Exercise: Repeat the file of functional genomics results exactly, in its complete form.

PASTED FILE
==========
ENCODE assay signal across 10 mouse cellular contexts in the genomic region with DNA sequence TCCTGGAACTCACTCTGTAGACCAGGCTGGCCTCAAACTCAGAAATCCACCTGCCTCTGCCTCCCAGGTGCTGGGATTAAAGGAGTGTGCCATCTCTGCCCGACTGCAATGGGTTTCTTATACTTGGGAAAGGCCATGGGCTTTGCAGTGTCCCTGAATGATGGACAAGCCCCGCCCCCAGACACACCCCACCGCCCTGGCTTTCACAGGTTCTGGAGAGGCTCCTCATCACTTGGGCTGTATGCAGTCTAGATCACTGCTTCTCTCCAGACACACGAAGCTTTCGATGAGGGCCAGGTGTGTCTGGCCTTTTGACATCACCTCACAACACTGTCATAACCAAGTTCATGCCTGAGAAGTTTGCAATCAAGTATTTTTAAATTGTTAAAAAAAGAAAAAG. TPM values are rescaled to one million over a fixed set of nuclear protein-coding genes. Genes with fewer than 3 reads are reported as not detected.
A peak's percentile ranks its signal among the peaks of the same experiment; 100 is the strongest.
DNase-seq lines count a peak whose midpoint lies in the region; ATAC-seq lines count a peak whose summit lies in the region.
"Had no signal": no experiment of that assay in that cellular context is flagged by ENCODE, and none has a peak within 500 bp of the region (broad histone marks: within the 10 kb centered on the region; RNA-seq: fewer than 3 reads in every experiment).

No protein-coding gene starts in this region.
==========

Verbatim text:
ENCODE assay signal across 10 mouse cellular contexts in the genomic region with DNA sequence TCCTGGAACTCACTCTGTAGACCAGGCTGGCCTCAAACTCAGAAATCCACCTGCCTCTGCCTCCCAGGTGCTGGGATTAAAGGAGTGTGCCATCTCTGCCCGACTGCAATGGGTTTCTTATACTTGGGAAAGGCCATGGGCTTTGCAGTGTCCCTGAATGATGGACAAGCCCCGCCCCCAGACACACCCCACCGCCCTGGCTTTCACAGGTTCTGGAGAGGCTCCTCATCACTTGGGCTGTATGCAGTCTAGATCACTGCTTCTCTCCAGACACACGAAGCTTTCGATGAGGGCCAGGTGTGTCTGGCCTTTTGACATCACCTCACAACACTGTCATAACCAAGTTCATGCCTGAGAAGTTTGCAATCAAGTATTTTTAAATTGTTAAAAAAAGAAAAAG. TPM values are rescaled to one million over a fixed set of nuclear protein-coding genes. Genes with fewer than 3 reads are reported as not detected.
A peak's percentile ranks its signal among the peaks of the same experiment; 100 is the strongest.
DNase-seq lines count a peak whose midpoint lies in the region; ATAC-seq lines count a peak whose summit lies in the region.
"Had no signal": no experiment of that assay in that cellular context is flagged by ENCODE, and none has a peak within 500 bp of the region (broad histone marks: within the 10 kb centered on the region; RNA-seq: fewer than 3 reads in every experiment).

No protein-coding gene starts in this region.